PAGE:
So Where was the Location of the Almonte Illustration?

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Photo—Public Archives

I posted this photo of Almonte from 1857 on Almonte Coffee Talk on Facebook. Some debated where it was the Cameronian Church– and after looking at it for awhile I was wondering if it wasn’t the former Trinity Methodist Church. If you look at the photo above there is a squarish stone home which I believed to be the Jamieson House. But I was wrong as the Trinity Methodist Church was built in 1887.

 

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Trinity Methodist Church – “Dungarvon Company” – Almonte, Ontario – not used anymore.

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Photo of the Jamieson House 1905–Public Archives

So where was it?  Historian Rose Mary Sarsfield came up with it quickly:  It is St. Paul’s Anglican Church from the other side of the river with the “Doctor’s House” on the left. Almonte people know the Doctor’s house, Dr. Dunn, Dr. Murphy. I believe the original owner was Dr. Mostyn and there was another one I believe between him and Dr. Dunn.

Thank you Rose Mary!!

 

In the meantime here are some neat photos of the Cameronian church

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Photo is from Almonte.com  —Bay Hill towards cameronian church

The township’s Reformed or Cameronian Presbyterians moved their place of services in about 1867 to the former Canadian Presbyterian church on the Eighth Line, later building their present church facing the Mississippi’s Almonte bay–Almonte.com

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Photo is from Almonte.com Bay hill from Cameronian Church

 

 

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Photo is from Almonte.com 

 

 

 

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About lindaseccaspina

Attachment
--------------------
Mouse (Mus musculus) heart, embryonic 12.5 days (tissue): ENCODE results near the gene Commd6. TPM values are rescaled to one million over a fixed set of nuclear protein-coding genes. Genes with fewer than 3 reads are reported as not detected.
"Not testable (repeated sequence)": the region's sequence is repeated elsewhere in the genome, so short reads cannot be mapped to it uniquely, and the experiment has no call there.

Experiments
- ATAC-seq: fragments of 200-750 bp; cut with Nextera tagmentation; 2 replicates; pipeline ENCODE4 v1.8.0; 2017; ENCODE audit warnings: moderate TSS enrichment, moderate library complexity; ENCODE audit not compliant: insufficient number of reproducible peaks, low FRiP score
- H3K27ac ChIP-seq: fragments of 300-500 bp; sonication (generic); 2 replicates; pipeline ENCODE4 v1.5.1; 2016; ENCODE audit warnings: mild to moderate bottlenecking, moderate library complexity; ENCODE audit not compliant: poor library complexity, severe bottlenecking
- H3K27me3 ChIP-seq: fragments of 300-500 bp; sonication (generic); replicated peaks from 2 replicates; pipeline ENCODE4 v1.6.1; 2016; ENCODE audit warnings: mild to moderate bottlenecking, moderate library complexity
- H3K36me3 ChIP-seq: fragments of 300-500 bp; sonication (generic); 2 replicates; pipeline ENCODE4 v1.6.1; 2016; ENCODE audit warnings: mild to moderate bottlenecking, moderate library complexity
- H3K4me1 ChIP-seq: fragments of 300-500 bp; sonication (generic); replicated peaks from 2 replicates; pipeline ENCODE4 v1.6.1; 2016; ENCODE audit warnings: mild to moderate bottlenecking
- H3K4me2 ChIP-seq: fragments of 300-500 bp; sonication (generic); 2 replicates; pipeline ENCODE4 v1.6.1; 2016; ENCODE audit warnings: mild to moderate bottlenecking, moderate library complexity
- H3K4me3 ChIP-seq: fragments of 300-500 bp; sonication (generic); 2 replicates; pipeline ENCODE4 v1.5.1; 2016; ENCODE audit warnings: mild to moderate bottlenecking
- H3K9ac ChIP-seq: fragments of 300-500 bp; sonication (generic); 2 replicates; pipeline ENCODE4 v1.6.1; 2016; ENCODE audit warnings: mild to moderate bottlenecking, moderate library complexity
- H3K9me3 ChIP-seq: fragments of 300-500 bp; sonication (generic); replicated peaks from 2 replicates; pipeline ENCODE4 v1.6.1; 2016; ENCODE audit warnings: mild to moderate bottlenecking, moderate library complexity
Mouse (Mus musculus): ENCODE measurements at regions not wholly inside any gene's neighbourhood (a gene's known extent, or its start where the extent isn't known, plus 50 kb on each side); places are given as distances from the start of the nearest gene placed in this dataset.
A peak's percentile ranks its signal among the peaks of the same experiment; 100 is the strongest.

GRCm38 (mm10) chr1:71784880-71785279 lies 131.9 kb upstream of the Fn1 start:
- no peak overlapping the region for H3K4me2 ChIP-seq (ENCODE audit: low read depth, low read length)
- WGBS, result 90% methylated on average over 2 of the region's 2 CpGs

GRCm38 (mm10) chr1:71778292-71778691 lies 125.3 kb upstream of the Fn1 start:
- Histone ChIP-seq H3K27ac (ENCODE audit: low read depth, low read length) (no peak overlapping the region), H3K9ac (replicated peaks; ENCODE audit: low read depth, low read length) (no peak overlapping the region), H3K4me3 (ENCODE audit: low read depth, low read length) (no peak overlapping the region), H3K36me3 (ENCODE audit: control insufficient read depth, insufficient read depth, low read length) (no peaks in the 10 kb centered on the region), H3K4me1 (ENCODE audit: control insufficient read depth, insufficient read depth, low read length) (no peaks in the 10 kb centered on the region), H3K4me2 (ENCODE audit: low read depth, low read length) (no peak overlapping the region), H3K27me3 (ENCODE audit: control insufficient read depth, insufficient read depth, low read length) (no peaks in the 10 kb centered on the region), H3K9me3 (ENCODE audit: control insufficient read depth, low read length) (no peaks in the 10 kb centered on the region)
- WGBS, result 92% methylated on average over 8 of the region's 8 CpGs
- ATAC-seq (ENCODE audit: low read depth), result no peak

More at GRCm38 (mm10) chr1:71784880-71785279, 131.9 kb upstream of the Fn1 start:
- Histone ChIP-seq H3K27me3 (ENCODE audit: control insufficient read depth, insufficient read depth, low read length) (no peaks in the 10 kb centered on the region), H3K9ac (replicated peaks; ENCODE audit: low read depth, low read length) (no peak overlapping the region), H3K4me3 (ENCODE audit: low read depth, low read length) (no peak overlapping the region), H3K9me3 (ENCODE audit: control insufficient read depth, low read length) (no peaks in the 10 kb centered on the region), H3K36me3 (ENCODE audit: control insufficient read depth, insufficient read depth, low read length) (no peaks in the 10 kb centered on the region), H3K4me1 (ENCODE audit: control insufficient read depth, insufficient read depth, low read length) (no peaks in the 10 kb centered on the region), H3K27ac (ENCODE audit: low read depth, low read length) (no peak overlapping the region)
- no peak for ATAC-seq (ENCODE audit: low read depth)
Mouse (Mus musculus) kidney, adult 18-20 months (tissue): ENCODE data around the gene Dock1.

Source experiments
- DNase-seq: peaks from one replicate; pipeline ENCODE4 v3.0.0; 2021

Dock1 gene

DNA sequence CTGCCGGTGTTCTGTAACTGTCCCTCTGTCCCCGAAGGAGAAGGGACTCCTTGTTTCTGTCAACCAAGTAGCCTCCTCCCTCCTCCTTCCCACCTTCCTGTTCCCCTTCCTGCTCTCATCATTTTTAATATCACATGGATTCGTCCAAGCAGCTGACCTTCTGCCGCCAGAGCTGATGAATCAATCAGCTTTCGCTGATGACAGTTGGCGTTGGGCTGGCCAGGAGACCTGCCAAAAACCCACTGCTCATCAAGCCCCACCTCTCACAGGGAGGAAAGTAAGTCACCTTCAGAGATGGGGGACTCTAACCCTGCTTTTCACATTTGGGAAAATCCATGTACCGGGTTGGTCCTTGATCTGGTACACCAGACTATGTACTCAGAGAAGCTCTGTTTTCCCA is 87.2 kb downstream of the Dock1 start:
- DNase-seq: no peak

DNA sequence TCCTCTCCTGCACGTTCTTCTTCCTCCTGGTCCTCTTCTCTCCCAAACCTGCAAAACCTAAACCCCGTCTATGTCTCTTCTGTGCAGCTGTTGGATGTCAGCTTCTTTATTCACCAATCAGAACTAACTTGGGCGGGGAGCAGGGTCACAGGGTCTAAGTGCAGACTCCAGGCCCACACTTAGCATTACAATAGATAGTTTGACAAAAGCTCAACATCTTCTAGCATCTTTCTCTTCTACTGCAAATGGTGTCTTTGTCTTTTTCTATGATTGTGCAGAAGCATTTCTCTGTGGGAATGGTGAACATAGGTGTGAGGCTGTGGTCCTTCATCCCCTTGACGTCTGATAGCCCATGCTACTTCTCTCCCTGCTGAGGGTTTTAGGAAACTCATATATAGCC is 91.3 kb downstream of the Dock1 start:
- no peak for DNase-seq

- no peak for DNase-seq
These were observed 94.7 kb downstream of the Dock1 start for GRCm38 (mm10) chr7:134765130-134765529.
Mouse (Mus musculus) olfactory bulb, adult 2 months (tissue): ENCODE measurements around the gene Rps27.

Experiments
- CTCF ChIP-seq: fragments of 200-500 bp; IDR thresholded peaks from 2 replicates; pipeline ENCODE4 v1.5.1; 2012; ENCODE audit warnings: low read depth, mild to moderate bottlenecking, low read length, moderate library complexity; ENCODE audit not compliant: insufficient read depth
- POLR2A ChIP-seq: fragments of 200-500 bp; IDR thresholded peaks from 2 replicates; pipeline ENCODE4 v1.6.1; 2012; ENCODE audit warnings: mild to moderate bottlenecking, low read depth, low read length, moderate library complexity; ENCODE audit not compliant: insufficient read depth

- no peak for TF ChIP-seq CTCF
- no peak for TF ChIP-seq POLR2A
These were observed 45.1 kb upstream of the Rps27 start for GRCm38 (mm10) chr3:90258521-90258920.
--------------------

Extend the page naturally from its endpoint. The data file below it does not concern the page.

Linda Knight Seccaspina was born in Cowansville, Quebec about the same time as the wheel was invented and the first time she realized she could tell a tale was when she got caught passing her smutty stories around in Grade 7 at CHS by Mrs. Blinn. When Derek "Wheels" Wheeler from Degrassi Jr. High died in 2010, Linda wrote her own obituary. Some people said she should think about a career in writing obituaries. Before she laid her fingers to a keyboard, Linda owned the eclectic store Flash Cadilac and Savannah Devilles in Ottawa from 1976-1996. After writing for years about things that she cared about or pissed her off she finally found her calling. Is it sex drugs and rock n' roll you might ask? No, it is history. Seeing that her very first boyfriend in Grade 5 (who she won a Twist contest with in the 60s) is the head of the Brome Misissiquoi Historical Society and also specializes in local history back in Quebec, she finds that quite funny. She writes every single day and is also a columnist for Hometown News and Screamin's Mamas. She is a volunteer for the Carleton Place and Beckwith Heritage Museum, an admin for the Lanark County Genealogical Society Facebook page, and a local guest speaker. She has been now labelled an historian by the locals which in her mind is wrong. You see she will never be like the iconic local Lanark County historian Howard Morton Brown, nor like famed local writer Mary Cook. She proudly calls herself The National Enquirer Historical writer of Lanark County, and that she can live with. Linda has been called the most stubborn woman in Lanark County, and has requested her ashes to be distributed in any Casino parking lot as close to any Wheel of Fortune machine as you can get. But since she wrote her obituary, most people assume she's already dead. Linda has published six books, "Menopausal Woman From the Corn," "Cowansville High Misremembered," "Naked Yoga, Twinkies and Celebrities," "Cancer Calls Collect," "The Tilted Kilt-Vintage Whispers of Carleton Place," and "Flashbacks of Little Miss Flash Cadilac." All are available at Amazon in paperback and Kindle. Linda's books are for sale on Amazon or at Wisteria · 62 Bridge Street · Carleton Place, Ottawa, Canada, and at the Carleton Place and Beckwith Heritage Museum · 267 Edmund Street · Carleton Place, Ottawa, Canada--Appleton Museum-Mississippi Textile Mill and Mill Street Books and Heritage House Museum and The Artists Loft in Smith Falls.

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